If you have an old camera li ion cell charger, like canon. You can easily bring dead batteries back to live. Without danger. Just connect the + and ~ of the charger with wires directly on the poles of the li ion akku. Then insert an empty camera battery in the charger and there you go.

On June 20, 2013 at 2:47pm
Mike wrote:

to AbdEl-Rahman: unfortunately you would have to take to battery out of your iphone, you need to jump start the li-ion battery with a high voltage at a low amperage which in turn would fry the circuits on you phone, there are tons of walkthroughs on how to remove and replace iphone batteries online, its not that difficult especially if you document where each screw goes and how you took it apart piece by piece.

MAC/Windows professional with 10+ years tech experience

On June 28, 2013 at 12:36pm
Sean M wrote:

“How do you estimate when a lithium battery is at 40%?”

As a rough example, if your battery pack normally lasts, say 10 hours under continuous use, you’ll reach 40% of usable capacity after six hours.

If all you go on is variables, you won’t know.  the simplest is to use the above method.

On July 10, 2013 at 2:52am
s.pirie wrote:

my wife has been using e cigarettes for three months now using ego t brand who give no back up for faults , these use lithium ion batteries , the fault is no operation of the atomiser although the battery voltage shows around 3.8 which is what is expected although the 3.8v is showing at the battery without pressing the operating button which you would expect this to make the atomiser work constantly with no need to press the button, this does not happen . Does anyone have any idea how i can fix this fault ? My wife is in desperation as all of her 5 batteries faulted on the same day which is very curious .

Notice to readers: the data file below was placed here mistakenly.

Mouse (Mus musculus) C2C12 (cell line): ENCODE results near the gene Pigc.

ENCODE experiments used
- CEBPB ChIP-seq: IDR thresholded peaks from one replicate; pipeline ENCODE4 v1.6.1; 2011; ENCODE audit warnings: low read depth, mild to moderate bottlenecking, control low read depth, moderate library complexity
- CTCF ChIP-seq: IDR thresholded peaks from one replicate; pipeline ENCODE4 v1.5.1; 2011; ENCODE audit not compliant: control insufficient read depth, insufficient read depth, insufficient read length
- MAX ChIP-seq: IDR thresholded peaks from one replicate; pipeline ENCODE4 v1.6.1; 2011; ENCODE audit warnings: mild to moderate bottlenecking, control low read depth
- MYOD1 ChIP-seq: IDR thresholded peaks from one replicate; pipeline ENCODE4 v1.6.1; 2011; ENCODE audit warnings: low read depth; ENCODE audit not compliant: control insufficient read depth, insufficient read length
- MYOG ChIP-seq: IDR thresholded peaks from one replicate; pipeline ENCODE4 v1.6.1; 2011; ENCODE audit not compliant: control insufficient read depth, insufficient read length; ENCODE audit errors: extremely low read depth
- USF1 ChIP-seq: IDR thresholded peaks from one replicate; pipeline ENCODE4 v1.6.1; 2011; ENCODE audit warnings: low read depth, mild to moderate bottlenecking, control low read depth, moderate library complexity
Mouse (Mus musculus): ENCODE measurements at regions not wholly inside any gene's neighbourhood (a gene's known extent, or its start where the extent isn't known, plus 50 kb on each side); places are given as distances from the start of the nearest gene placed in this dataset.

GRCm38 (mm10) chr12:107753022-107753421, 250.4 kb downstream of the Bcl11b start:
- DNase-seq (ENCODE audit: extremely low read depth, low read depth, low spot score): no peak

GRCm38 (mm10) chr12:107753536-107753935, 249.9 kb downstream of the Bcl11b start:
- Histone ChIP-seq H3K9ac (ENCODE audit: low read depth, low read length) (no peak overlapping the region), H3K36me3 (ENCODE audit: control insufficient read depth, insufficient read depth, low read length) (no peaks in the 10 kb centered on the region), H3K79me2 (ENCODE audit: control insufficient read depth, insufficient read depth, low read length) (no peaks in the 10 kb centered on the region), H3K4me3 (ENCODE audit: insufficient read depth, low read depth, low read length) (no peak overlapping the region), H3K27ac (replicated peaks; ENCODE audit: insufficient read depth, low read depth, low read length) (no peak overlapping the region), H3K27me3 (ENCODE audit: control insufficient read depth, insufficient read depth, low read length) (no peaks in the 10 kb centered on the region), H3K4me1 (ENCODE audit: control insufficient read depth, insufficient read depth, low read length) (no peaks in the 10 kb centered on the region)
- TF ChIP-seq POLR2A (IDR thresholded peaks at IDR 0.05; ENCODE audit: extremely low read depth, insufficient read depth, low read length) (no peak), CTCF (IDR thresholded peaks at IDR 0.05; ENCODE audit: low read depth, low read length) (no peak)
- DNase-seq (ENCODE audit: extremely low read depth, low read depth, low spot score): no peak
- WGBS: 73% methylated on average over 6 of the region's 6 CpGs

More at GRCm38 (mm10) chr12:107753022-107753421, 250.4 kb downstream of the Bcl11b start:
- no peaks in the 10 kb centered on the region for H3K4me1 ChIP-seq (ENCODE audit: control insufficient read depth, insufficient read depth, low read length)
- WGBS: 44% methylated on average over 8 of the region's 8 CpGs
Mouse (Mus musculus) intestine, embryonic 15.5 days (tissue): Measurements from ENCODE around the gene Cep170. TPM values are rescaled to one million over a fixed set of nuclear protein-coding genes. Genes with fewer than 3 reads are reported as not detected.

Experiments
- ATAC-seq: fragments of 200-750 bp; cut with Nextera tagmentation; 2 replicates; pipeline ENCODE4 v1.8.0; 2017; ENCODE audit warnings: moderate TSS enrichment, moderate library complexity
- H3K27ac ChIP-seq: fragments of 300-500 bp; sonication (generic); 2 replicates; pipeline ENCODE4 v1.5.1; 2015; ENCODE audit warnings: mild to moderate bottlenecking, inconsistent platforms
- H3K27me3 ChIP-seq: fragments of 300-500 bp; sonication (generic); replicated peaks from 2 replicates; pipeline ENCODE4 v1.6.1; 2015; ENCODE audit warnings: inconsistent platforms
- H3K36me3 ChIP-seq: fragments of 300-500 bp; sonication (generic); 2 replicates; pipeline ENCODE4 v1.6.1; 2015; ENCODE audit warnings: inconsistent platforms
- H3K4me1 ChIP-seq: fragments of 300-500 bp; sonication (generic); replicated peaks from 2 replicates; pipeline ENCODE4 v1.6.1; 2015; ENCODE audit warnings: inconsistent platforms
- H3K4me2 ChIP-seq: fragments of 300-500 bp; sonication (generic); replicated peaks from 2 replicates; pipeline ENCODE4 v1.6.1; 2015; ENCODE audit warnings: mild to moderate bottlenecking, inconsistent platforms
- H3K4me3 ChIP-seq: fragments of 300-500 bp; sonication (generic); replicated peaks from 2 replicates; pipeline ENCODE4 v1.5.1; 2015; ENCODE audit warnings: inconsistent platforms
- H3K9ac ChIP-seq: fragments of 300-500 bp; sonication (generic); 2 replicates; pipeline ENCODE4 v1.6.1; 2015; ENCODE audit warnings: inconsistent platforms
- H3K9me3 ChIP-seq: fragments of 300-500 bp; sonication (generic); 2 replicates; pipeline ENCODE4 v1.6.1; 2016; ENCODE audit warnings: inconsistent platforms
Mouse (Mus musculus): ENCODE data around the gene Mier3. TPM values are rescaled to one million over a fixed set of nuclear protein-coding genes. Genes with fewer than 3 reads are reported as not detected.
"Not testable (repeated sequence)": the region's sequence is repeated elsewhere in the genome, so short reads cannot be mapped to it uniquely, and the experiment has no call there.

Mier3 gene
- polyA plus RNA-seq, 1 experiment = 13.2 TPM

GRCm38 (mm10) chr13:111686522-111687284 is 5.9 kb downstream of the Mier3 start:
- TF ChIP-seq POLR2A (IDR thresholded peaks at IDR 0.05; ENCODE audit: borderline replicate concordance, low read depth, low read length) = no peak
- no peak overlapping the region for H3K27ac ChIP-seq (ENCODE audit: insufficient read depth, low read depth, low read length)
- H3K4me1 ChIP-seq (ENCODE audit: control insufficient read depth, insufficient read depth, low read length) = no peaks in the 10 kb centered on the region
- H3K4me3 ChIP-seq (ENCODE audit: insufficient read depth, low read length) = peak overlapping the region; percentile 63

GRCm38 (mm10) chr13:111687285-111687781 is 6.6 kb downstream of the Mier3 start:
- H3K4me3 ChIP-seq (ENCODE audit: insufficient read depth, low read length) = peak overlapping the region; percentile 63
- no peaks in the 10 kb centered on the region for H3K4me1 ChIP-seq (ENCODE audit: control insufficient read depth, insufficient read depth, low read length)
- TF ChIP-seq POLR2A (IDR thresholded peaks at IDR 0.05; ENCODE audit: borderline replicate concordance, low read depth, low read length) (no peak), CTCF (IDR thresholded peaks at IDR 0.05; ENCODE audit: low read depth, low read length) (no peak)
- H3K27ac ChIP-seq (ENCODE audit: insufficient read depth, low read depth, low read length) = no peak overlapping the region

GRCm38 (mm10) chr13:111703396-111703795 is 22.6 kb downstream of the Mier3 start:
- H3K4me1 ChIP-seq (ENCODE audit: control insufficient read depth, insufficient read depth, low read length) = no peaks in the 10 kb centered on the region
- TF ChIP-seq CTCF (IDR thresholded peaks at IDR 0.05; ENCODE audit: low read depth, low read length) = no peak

On July 20, 2013 at 2:52am
emmit wrote:

The batteries you have for the e-cig have a turn on / off sequence 5 pushes in 3 seconds or less will turn the device on (push on/ push off non latched)...and the same will turn the battery off..the battery also has a fail safe It will auto shut off if the button is depressed for more than 10 seconds (could be 7/8/9 seconds depends on battery type eg.ego

On September 24, 2013 at 12:26am
Yu Jun Gu wrote:

Just brought two efest 14500 protected batteries back to life. Thank you for this article!! They must have been in storage for a very long time, got them from a friend who didn’t want them anymore. Was having a helluva time. Charger didn’t register them. The way I woke them up was sticking them into a AA battery box I had laying around and connecting an 18650 (Positive to positive negative to negative) to the lead wires for 30 seconds or less. Freaked me out the first time around because the 14500 got real hot and I thought I had thermal runaway on my hands. But it cooled off again and when I checked the voltage it was at 3.07v. Repeated that step with the second battery just much shorter duration of charge with the 18650 this time around, like 10-15 seconds. Woke it right up. In the charger now recognized and charging as usual.

On September 25, 2013 at 3:18pm
mark wrote:

Does anyone have a working battery for a schwinn Transit bicycle i can buy?

On November 6, 2013 at 7:24am
Rodelion wrote:

Often I get frozen cells (showing 0V) to work again by putting it in a universal li-ion charger several times. Universal li-ion chargers give all kinds of pulses to the cell to figure out what kind of voltage and polarity the cell has. I think those pulses make the battery work again.

On another instance, with a Nikon EN-EL5, this didn’t work…
After a lot of effort I found out there are two hidden contacts underneath a little seal, so five in total. Through trial-and-error I found out that the hidden contact next to the ‘+’ corresponds with the positive terminal, and the one next to the ground, corresponds with the negative terminal. I think there’s a condenser between these two contacts, and I used a 6V lithium battery to charge it. When I got at about 3.7V, the battery suddenly started working again.